benefits of bilingualism

benefits of bilingualism - Published Online: October 22,...

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Published Online: October 22, 2010 Science Grows on Acquiring New Language By Sarah D. Sparks Premium article access courtesy of Edweek.org. Read more FREE content ! Printer-Friendly Email Article Reprints Comments (1) Article tools sponsored by: Recent studies on how language learning occurs are beginning to chip away at some long-held notions about second-language acquisition and point to potential learning benefits for students who speak more than one language. “We have this national psyche that we’re not good at languages,” said Marty Abbott, the director of education for the American Council on the Teaching of Foreign Languages in Alexandria, Va. “It’s still perceived as something only smart people can do, and it’s not true; we all learned our first language and we can learn a second one.”
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New National Science Foundation-funded collaborations among educators, cognitive and neuroscientists, psychologists, and linguists have started to find the evidence to back that assertion up. For example, researchers long thought the window for learning a new language shrinks rapidly after age 7 and closes almost entirely after puberty. Yet interdisciplinary research conducted over the past five years at the University of Washington, Pennsylvania State University, and other colleges suggest that the time frame may be more flexible than first thought and that students who learn additional languages become more adaptable in other types of learning, too. “There has been an explosion of research on bilingual-language processing,” said Judith F. Kroll, the principal investigator for the Bilingualism, Mind, and Brain project launched this month at Penn State’s Center for Language Science in University Park, Pa. The five-year, $2.8 million project is intended to bring together neuroscientists, linguists, and cognitive scientists to compare the brain and mental processes of different types of bilingual people, such as a Chinese-English speaker whose languages include different writing systems or a deaf English speaker whose signed and written languages involve different modes of communication. Distinguishing Sounds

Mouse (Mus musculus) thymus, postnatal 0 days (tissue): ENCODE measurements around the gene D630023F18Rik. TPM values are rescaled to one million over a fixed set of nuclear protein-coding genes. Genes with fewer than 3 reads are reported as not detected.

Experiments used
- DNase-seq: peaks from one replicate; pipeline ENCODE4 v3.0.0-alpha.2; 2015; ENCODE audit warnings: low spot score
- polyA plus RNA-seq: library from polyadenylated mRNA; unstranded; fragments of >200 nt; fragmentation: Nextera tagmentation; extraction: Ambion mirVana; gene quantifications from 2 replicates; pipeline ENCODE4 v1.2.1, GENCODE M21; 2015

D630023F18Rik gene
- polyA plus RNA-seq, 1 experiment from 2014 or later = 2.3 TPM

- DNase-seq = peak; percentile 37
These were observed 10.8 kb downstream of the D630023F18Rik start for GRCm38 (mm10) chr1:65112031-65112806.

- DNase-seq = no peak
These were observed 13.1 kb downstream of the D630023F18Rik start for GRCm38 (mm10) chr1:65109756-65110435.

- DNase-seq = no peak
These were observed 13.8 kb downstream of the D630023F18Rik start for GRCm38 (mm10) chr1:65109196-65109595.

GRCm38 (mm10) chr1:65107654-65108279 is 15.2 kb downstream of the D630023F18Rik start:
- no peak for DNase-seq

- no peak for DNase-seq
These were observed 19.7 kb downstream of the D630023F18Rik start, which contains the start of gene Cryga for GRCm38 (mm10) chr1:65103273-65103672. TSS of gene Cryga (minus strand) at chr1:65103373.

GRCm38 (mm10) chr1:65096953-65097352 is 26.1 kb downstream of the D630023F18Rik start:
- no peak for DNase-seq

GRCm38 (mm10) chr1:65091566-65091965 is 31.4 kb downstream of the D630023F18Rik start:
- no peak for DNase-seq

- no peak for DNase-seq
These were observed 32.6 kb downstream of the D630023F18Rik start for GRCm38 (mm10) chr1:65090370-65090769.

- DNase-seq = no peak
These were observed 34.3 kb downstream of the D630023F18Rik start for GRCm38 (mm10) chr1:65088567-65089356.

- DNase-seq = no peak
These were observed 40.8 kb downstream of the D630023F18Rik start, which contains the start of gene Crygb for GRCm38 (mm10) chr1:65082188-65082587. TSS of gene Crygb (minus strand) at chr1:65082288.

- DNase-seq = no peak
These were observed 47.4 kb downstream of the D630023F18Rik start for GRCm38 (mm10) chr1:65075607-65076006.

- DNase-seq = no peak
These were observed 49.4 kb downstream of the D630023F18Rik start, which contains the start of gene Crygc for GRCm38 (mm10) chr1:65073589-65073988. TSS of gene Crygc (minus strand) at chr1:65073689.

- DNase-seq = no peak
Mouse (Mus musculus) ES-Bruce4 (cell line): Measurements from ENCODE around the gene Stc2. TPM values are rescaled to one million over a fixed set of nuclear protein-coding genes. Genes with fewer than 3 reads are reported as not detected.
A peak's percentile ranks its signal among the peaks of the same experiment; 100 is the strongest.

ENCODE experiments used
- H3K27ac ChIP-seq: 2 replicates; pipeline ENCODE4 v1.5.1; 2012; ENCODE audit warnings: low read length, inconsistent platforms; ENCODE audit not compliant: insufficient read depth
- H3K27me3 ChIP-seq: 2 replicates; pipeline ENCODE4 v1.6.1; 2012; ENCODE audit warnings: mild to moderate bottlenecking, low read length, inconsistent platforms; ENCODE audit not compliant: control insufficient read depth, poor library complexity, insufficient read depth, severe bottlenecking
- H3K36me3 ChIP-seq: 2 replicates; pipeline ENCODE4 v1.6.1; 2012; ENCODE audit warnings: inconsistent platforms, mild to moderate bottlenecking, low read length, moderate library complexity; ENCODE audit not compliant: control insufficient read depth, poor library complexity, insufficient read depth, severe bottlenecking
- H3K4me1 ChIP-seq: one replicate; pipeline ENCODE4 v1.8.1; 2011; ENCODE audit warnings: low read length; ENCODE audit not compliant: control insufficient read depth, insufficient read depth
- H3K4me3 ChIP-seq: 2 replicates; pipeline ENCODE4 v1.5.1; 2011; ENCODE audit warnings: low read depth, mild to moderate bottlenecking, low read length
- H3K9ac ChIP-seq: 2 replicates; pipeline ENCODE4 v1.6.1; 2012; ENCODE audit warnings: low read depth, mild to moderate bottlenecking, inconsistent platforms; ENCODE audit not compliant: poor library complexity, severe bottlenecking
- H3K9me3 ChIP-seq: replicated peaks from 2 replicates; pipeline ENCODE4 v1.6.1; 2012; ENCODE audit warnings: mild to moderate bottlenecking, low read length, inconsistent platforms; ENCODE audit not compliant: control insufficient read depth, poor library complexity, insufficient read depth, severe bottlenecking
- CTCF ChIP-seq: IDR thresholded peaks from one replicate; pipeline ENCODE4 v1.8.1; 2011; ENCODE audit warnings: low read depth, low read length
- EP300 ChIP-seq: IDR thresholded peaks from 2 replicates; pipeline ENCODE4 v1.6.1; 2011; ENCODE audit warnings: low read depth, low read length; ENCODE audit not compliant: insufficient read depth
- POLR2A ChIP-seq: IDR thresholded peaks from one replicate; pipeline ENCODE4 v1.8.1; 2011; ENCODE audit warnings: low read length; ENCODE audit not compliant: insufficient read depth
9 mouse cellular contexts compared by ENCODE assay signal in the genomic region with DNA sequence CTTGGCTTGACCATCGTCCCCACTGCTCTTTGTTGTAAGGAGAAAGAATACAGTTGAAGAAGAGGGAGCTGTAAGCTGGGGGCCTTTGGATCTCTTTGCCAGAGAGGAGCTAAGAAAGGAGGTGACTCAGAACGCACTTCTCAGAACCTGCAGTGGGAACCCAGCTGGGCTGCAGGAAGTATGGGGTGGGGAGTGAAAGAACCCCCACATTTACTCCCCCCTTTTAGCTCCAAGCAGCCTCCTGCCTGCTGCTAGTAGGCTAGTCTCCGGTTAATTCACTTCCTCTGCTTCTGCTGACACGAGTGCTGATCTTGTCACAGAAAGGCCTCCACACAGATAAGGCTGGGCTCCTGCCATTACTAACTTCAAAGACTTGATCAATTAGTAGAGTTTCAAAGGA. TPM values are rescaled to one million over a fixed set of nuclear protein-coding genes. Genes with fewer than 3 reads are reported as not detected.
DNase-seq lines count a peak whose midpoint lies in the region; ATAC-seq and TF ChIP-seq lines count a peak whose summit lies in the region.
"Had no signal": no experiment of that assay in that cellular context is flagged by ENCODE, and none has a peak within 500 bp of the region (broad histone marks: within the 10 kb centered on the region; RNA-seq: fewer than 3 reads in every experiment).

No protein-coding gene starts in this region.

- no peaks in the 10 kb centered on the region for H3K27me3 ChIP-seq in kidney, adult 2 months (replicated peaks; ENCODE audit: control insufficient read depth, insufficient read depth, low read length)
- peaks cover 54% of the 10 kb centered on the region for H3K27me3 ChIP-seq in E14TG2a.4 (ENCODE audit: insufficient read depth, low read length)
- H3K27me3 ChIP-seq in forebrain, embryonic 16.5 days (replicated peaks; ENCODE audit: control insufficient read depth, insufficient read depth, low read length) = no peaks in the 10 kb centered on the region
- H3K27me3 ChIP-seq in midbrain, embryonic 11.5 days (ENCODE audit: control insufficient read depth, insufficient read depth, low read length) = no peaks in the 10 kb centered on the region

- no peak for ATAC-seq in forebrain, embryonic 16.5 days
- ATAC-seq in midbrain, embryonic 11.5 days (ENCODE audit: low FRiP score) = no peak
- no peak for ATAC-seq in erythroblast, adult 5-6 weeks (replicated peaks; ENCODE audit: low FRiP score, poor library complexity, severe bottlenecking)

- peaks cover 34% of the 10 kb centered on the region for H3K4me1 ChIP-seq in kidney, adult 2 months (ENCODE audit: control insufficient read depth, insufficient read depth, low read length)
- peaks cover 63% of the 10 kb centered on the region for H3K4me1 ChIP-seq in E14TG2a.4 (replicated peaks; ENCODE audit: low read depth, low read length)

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This note was uploaded on 03/01/2011 for the course EDRE 4840 taught by Professor Lesliepatterson during the Spring '11 term at North Texas.

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benefits of bilingualism - Published Online: October 22,...

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